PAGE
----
Once the RO is alright, then I'd start with a 3-step approach of performing RO BHS onto a springboard and 8 inch mat. I would concentrate on the turnover of the RO and the overall rhythm of the RO BHS. When this was to my satisfaction, then I'd add another 8 inch mat and gradually build it up and back the run up in a progression of 3-5-7-9 and eventually 11 or 13 steps.

Then, I'd move it over to the vault. Of course, take the vault down a little and pad it. But, I'd set up the matting to still allow the height to be at normal table height. While working the entry phase, you can simultaneously be working the post-flight portion of the vault. Here are some common drills:

double flipping on the trampoline

RO double tuck/pike/layout off of a springboard (even though I wouldn't approach the entry as such, I'm not opposed to this drill as a means of developing awareness)

standing tuck/pike/layout/layout 1/1, etc. off of the table

RO BHS up an incline/wedge/"cheese" with flipping off of the hands into a pit

and the list goes on....

As the entry phase of the vault becomes proficient, take the padding off of the vault and start doing timers to a mat stack. From there, it's flipping into the pit and gradually building the landing surface up to floor level and ideally...slightly above floor level for better preparation for competition surfaces.

All in all, I think that both methodologies are effective. Again, it's a matter of personal preference and what you think will work best for the particular athlete that you're working with.
 

gym law mom

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Not a coach, but was interested to read the posts. My daughter just learned her Yurchenko and did it the way ACoach and Hammy described although I think they skipped step #1 in Hammy's account. They had been doing some "timers"during meet season, so it was more a matter of getting the time to work on them. Right now, they are using a piece of equipment that is the top part of the vaulting table put on mats(I'm sure it has a name) and doing the vault into the pit. She has tried a few on the real vaulting table with it down as low as it can go. She absolutely loves this vault---would do it all day. They also learned tsuks, but haven't spent too much time on them.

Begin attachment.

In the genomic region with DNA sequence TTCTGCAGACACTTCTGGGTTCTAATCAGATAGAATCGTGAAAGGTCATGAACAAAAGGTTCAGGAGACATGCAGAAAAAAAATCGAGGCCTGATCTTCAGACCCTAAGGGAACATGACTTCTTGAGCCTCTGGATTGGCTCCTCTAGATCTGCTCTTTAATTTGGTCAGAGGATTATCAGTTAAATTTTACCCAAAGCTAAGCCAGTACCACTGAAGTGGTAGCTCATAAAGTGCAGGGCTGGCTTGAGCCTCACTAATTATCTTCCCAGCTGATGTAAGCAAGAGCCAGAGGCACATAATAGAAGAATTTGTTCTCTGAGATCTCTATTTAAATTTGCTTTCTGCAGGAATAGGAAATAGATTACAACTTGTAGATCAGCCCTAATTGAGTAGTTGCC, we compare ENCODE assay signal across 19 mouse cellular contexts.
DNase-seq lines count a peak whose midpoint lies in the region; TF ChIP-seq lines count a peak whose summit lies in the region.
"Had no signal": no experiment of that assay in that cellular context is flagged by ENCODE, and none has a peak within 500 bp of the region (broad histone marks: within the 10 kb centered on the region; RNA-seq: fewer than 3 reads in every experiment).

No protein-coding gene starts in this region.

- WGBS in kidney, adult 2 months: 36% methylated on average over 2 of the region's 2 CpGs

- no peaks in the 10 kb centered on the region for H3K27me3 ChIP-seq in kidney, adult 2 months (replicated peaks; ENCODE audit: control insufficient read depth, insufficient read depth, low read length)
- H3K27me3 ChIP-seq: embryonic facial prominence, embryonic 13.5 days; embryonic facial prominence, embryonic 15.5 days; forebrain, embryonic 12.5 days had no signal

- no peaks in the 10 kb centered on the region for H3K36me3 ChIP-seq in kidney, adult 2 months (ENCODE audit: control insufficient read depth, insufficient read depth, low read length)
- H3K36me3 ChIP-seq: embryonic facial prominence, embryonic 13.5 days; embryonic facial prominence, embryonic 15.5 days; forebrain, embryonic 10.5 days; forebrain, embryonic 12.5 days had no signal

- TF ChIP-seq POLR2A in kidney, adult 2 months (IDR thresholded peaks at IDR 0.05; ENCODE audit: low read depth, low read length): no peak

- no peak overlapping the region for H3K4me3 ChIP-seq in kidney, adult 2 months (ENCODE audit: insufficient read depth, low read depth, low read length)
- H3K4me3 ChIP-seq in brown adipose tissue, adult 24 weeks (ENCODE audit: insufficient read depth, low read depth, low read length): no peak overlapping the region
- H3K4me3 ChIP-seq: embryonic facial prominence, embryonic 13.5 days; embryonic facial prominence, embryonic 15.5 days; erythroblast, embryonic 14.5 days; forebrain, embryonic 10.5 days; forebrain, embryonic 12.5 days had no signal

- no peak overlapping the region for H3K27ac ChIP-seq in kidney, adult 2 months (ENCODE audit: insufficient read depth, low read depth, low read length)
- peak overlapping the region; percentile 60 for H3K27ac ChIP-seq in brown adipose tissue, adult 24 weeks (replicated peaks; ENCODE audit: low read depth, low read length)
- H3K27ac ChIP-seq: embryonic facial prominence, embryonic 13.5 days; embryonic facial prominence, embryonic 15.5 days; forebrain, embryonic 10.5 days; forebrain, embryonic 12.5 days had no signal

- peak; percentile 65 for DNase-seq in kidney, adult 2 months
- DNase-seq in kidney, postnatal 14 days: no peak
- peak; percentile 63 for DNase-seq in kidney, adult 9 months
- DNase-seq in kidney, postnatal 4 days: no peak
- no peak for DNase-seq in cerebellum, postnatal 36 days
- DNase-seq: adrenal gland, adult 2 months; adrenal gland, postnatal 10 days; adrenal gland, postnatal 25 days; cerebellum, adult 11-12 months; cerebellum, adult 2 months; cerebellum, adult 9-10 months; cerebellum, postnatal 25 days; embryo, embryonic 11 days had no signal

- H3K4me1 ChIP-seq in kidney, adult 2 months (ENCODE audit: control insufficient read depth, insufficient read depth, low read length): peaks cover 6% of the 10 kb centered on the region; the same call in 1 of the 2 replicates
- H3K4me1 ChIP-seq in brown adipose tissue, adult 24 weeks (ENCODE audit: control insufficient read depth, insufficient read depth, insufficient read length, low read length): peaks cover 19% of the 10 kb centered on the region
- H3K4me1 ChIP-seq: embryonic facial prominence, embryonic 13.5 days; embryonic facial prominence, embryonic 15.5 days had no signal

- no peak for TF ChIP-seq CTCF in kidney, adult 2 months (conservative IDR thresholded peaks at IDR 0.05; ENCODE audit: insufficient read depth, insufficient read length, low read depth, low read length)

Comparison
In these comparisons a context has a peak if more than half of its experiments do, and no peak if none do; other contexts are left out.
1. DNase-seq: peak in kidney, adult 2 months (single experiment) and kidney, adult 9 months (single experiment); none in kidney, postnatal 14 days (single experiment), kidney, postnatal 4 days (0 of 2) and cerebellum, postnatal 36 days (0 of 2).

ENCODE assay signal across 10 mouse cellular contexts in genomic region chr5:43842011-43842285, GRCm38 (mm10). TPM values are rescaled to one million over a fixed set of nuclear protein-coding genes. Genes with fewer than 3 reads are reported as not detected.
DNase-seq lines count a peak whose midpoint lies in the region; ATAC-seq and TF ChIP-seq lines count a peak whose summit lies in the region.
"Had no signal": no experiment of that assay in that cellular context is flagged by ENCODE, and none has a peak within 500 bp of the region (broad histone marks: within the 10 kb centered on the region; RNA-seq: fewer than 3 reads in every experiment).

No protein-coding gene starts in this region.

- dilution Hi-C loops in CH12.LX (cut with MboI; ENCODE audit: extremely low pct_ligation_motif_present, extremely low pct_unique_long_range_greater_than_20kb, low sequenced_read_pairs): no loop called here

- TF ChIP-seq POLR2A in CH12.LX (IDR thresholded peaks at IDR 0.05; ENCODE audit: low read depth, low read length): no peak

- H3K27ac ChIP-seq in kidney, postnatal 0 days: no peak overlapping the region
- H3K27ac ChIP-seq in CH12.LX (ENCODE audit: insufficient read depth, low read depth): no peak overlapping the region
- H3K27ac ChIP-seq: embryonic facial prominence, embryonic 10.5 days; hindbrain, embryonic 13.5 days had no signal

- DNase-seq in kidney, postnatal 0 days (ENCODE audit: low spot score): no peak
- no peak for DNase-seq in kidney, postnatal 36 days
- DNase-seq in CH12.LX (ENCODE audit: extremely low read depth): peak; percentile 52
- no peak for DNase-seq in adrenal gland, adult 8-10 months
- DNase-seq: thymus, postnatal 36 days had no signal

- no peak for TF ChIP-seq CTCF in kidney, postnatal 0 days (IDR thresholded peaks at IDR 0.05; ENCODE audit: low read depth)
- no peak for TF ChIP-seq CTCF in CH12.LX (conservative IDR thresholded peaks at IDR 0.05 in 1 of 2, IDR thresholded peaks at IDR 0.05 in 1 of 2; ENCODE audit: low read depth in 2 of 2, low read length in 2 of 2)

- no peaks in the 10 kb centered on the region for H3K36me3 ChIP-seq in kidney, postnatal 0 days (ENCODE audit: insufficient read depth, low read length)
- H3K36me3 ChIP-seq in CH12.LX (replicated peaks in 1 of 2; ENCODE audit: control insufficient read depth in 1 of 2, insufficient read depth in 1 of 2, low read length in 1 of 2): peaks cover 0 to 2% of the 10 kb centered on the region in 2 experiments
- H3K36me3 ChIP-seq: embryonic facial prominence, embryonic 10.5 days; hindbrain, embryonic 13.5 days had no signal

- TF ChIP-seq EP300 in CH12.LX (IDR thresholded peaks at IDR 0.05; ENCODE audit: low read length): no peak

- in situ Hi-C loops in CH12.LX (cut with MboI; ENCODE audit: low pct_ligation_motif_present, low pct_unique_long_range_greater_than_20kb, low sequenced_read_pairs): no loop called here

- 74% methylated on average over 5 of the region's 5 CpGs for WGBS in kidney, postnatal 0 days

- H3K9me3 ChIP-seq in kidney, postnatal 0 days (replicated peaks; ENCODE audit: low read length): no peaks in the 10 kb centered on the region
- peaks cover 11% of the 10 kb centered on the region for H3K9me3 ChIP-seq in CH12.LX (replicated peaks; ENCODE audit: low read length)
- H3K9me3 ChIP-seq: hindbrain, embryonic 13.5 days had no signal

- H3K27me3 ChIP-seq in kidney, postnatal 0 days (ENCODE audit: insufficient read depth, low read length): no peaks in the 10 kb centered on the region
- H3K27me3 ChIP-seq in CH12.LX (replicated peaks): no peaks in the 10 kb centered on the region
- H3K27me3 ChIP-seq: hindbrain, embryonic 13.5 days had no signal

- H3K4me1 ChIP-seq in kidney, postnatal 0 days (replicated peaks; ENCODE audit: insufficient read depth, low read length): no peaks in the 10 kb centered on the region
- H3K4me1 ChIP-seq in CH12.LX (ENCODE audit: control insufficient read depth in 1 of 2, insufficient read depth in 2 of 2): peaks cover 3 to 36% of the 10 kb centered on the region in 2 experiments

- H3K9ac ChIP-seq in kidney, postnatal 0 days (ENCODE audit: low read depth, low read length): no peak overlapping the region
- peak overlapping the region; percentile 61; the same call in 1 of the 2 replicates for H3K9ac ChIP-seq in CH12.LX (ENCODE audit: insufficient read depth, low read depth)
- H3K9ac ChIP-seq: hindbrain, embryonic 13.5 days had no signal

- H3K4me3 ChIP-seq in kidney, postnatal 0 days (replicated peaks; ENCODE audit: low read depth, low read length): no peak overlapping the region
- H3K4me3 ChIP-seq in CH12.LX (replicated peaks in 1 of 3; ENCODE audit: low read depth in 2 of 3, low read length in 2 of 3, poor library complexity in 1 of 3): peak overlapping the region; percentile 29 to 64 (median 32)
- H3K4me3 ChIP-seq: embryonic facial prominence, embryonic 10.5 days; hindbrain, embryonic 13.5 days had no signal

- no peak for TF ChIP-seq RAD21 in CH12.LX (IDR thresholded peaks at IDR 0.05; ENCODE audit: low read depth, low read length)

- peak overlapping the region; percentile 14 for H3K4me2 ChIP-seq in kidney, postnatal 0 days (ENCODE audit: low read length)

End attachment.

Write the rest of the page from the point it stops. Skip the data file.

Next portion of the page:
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hammy

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I personally liked doing the yurchanko over the tsuk, but's just my opinion. I did a tuck and pike yurchanko as well as a yurchanko with a half on front flip off--that was my favorite vault ever. I also think that yurchankos tend to be a little easier than a tsuk (again, my opinion).
 

Geoffrey Taucer

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I've never done or coached a yurchenko (we have a few girls who are learning them, but I usually don't work with the upper-level girls except on floor and occasionally bars).

How do the two compare? What advantages/disadvantags does a Yurchenko have over a Tsuk?
 
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hammy

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I found the Yurchanko to be easier because of the approach--in the way that it seemed like all I was doing was a roundoff backhandspring back flip: whereas with the Tsuk I had to physically do the entire vault (it didn't seem to flow as easily). I found it easier to get a better block off the vault table and a better rotation from the Yurchanko.

A disadvantage to the Yurchanko is of course hand placement on the ground and vault table, as well has angle of hitting the table.

A disadvantage to the Tsuk is that it seems as though the gymast must stop their forward momentum when they turn and turn it into backwards momentum. Also, Tsuks seem to require more speed and timing.